Christopher Bonanos
Princeton Architectural Press, New York, 2012, English
Nonfiction, Product/Industrial Design; Nonfiction, Photography
6 x 9 inches, paperback, 192 pages, 100 color illustrations
ISBN: 9781616890858
Suggested Retail Price: $24.95

From the Publisher. “Pictures in a minute!” In the 1950s, ’60s, and '70s, Polaroid was the hottest technology company on Earth. They were an innovation machine that cranked out one irresistible product after another. It was even the company after which Steve Jobs is said to have modeled Apple, and the comparison is true. Jobs’s hero, Edwin Land, Polaroid's visionary founder, turned his 1937 garage startup into a billion-dollar pop-culture phenomenon. Instant: The Story of Polaroid, a richly illustrated, behind-the-scenes look at the company, tells the tale of Land's extraordinary and beloved invention. From the introduction of Polaroid's first instant camera in 1948 to its meteoric rise and dramatic collapse into bankruptcy in the 2000s, Instant is both a cautionary tale about tech companies that lose their edge and a remarkable story of American ingenuity. Written in a breezy, accessible tone by New York magazine senior editor Chris Bonanos, this first book-length history of Polaroid also features colorful illustrations from Polaroid's history, including the company's iconic branding and marketing efforts.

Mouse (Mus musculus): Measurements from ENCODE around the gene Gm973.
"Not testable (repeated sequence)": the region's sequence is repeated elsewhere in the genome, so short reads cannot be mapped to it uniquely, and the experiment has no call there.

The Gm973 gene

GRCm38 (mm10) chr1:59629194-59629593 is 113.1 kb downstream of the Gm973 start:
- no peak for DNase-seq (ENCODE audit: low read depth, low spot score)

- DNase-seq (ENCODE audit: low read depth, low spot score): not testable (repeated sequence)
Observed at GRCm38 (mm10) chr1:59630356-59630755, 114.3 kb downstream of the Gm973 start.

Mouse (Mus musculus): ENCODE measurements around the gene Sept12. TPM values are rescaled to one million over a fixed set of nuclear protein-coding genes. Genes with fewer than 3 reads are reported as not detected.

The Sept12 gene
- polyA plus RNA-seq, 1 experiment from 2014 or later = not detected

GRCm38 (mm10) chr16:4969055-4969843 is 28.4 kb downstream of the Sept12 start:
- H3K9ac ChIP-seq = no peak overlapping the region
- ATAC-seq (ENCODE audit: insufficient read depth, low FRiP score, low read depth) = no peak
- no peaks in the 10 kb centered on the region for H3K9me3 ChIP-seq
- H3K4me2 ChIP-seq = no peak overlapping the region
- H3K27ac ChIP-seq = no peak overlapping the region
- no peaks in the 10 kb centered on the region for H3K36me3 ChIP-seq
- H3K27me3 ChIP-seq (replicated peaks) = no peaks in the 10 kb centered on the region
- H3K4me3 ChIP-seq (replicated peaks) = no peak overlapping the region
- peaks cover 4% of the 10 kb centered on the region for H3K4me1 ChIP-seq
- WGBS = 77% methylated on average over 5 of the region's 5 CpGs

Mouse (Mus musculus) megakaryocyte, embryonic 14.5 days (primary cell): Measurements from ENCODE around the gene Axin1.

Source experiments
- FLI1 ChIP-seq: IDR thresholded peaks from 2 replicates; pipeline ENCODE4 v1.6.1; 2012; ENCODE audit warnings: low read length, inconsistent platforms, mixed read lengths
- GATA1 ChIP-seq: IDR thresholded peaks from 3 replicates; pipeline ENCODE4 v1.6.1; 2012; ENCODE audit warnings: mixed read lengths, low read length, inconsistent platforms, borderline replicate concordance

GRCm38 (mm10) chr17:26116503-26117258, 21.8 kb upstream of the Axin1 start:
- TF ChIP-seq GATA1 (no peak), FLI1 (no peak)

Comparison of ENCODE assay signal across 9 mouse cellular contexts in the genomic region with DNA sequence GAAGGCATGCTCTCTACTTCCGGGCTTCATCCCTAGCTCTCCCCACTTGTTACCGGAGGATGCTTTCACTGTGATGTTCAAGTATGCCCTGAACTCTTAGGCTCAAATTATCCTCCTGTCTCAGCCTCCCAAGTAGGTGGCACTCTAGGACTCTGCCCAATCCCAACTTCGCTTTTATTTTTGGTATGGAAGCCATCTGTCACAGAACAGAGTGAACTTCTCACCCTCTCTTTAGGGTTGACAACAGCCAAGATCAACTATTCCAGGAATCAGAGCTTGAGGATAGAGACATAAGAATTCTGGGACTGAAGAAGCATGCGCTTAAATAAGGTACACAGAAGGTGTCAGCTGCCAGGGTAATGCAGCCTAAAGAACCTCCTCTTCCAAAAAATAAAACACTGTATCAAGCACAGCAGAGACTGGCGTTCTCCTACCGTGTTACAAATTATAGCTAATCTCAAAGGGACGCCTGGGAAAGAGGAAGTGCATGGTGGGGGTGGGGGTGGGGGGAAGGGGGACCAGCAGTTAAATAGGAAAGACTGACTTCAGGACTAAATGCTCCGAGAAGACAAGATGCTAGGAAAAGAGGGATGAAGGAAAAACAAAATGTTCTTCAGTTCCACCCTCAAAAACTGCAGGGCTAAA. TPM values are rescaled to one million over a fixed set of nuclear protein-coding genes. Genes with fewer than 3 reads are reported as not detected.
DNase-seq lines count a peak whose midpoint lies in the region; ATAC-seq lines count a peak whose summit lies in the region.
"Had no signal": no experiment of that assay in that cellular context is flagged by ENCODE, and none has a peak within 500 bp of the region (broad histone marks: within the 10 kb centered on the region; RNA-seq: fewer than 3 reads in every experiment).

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Mark Lamster

A charming illustrated biography of Polaroid and its founder, the progressive visionary Edwin Land, whose philosophy and products served as models for Steve Jobs and Apple. This is the rare design-themed book that has a conventional story arc—an almost miraculous rise, followed by immense success, and then a catastrophic fall—and Bonanos tells it with sympathetic but gimlet-eyed intelligence. There is much to be learned from this story about both how to and how not to think about the making of objects, and the running of design companies, at all scales.

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